Updated 5:30 p.m. Wednesday
Vallejo's police chief said he's "deeply disturbed" by allegations that officers bent points on their star-shaped badges to commemorate and count the people they've shot and killed in the line of duty, and is launching an official inquiry.
Revelations that some officers bent points on their police stars as a "badge of honor" after killing someone were first reported by independent news organization Open Vallejo on Tuesday.
In a retaliation claim with the city, John Whitney, a 19-year department veteran, contends he was fired last year for internally exposing the alleged badge-bending tradition and other misconduct.
“Celebrating the killing of a human being is never acceptable," Vallejo Police Chief Shawny Williams said in an interview Wednesday. "If there’s any credible evidence found, I will expand the inquiry into an official investigation, and I want our community to know that misconduct will never be tolerated under my administration.”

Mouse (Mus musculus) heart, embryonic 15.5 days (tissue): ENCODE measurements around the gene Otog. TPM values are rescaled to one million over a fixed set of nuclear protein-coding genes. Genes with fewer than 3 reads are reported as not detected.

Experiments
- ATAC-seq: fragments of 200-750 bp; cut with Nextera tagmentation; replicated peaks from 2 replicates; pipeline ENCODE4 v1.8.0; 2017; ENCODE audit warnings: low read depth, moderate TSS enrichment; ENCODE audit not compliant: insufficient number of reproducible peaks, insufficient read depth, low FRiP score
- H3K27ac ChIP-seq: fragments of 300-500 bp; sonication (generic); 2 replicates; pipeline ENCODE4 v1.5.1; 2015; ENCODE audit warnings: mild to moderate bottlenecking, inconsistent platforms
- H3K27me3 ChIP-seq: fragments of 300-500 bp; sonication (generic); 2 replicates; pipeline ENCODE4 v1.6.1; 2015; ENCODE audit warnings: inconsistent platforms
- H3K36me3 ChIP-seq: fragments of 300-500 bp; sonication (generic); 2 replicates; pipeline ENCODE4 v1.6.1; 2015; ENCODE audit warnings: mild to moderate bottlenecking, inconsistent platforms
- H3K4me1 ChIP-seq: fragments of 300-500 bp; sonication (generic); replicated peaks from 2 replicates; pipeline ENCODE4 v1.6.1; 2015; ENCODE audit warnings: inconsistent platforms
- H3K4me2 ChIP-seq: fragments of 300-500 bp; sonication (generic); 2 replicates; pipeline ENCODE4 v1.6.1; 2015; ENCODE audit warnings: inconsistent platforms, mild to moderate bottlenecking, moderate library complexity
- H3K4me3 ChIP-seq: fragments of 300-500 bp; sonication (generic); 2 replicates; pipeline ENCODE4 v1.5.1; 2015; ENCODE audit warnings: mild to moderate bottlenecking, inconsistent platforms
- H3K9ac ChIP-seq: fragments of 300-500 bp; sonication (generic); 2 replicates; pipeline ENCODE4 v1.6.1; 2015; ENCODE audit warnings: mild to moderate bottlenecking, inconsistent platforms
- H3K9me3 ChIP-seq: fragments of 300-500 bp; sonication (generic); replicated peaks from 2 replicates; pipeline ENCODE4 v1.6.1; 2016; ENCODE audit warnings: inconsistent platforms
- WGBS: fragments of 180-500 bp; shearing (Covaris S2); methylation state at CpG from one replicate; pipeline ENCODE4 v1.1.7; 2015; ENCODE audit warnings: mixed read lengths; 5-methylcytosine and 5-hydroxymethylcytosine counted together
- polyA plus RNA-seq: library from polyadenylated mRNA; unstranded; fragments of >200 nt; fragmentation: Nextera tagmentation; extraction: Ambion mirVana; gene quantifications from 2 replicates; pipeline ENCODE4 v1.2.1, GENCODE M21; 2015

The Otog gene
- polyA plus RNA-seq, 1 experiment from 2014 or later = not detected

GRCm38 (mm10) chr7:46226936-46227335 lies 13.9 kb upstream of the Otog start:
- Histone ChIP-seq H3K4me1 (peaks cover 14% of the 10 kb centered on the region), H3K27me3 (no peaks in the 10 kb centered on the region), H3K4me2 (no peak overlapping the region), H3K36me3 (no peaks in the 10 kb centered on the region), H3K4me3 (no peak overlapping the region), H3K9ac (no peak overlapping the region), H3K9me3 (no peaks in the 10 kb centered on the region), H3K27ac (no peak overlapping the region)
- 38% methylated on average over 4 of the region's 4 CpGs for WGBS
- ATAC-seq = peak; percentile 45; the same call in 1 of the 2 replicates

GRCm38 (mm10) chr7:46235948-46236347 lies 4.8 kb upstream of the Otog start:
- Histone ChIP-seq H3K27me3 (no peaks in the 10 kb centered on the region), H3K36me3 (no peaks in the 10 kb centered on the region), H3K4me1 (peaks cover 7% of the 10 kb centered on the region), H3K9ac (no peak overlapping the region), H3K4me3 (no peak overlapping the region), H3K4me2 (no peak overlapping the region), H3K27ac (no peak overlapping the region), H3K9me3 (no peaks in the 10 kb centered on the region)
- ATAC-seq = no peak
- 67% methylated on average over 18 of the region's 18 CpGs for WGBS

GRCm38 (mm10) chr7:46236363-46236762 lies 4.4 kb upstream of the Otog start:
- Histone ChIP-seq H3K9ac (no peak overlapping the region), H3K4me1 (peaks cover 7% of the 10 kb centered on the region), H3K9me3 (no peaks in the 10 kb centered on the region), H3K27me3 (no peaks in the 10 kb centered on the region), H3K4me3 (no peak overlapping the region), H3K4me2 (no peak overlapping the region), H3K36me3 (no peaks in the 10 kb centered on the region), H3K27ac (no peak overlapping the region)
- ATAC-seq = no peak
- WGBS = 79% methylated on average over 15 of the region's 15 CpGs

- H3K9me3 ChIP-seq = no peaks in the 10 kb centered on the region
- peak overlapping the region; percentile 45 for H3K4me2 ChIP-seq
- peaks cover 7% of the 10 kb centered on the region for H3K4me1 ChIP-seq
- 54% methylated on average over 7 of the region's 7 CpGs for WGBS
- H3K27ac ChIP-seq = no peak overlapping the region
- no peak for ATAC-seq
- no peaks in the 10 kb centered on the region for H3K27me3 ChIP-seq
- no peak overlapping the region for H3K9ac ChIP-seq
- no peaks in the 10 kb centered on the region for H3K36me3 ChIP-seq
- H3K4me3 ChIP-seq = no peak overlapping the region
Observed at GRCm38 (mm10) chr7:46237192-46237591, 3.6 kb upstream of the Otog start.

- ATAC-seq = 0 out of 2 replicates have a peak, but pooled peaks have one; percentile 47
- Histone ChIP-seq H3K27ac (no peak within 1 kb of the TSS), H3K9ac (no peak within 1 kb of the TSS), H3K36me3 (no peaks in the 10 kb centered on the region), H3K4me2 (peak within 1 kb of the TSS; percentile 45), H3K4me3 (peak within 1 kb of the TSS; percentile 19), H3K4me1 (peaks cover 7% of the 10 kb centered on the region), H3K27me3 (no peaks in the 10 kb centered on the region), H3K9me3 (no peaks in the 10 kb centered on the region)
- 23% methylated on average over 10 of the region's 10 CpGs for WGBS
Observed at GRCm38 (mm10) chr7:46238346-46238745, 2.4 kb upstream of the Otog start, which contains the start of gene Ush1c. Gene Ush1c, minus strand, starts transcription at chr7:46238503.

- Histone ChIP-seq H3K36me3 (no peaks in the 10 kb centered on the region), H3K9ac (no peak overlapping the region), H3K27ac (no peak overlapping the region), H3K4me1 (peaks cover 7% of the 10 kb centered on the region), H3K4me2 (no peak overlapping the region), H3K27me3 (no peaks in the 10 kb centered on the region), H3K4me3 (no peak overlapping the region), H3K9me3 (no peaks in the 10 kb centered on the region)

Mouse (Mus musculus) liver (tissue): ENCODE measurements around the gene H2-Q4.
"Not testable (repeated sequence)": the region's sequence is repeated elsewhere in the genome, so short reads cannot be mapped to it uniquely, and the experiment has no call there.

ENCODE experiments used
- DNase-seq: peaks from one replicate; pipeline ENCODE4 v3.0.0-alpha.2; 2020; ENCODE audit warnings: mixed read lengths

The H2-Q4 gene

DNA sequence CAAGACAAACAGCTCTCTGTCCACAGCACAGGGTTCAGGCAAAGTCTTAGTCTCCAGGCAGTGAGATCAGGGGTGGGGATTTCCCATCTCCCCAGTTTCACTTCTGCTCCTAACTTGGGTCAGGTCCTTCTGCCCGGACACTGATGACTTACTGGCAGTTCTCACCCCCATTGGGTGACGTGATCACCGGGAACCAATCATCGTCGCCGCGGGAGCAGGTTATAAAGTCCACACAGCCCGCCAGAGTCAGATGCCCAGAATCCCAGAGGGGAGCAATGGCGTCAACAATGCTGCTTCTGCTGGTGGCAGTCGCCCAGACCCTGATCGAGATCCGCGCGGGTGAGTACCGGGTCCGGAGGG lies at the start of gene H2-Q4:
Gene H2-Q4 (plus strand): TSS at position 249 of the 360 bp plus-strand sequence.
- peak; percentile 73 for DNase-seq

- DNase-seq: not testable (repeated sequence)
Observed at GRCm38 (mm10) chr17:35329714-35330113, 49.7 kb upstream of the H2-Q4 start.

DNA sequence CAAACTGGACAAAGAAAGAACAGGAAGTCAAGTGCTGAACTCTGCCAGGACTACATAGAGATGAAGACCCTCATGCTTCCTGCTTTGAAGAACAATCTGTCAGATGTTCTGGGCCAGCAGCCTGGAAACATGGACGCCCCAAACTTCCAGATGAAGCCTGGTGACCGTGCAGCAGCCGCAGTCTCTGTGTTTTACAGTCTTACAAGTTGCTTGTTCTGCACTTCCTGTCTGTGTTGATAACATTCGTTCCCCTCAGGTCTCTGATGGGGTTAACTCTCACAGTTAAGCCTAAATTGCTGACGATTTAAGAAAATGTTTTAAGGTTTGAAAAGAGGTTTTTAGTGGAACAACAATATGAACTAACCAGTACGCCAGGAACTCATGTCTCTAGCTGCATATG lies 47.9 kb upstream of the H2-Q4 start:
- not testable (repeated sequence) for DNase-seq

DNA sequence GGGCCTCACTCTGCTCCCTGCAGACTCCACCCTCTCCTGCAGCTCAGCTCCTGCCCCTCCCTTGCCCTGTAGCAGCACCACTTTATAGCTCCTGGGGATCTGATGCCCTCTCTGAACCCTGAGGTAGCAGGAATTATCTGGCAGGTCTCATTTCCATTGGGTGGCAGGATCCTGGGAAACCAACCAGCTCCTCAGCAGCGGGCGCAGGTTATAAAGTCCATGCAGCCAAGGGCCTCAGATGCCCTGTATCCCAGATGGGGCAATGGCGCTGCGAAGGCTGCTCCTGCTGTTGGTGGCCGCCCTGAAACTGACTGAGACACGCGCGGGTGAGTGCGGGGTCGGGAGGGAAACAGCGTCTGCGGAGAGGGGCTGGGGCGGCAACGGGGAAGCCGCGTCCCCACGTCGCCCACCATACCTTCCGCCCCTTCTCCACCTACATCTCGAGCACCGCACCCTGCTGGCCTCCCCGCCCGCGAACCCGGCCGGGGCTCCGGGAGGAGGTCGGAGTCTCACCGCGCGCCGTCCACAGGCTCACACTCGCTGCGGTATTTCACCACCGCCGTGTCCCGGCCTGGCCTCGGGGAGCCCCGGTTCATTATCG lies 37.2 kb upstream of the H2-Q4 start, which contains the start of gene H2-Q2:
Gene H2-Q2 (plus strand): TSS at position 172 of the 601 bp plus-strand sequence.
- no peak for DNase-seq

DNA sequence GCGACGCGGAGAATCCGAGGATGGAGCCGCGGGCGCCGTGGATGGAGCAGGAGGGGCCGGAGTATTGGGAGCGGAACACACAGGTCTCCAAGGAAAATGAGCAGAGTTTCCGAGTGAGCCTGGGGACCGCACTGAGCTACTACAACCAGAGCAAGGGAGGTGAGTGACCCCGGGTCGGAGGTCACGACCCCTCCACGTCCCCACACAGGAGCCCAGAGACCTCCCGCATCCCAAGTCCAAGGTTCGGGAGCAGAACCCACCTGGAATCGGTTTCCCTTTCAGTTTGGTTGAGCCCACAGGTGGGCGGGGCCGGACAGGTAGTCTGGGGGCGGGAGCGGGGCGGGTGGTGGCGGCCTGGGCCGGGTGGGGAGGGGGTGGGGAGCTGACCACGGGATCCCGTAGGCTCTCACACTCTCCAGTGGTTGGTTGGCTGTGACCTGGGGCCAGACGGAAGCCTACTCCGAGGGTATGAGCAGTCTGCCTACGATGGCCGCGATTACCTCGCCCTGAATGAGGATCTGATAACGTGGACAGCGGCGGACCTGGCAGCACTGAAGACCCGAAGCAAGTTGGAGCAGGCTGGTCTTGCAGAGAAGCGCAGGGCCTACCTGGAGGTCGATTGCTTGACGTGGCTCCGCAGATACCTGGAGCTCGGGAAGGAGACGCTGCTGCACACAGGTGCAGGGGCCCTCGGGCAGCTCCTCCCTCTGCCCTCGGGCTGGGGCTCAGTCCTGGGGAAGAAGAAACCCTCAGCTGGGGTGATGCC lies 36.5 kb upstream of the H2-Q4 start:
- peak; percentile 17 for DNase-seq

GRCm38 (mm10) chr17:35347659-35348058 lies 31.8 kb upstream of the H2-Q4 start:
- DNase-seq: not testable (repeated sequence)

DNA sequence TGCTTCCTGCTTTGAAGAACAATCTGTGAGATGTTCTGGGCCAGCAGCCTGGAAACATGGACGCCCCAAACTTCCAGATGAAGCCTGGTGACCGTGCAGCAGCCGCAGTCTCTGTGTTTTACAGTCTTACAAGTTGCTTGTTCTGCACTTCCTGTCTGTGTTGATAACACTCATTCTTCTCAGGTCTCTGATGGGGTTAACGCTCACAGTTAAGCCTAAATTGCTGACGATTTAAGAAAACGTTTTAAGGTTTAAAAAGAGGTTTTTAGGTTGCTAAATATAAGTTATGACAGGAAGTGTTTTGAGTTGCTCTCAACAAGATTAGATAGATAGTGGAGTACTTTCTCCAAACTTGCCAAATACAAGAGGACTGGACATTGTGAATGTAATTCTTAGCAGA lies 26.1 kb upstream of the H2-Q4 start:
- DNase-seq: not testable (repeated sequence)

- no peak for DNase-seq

The new allegations are the latest explosive charges against a department still reeling from the recent, high-profile fatal police shooting of Sean Monterrosa and the subsequent destruction of evidence in the case.
According to Open Vallejo, at least 14 of the 51 current and former Vallejo police officers involved in fatal shootings since 2000 had their badges bent by a colleague. In recent months, Vallejo residents and activists have repeated the phrase "fire the fatal 14," in reference to officers involved in more than one fatal shooting.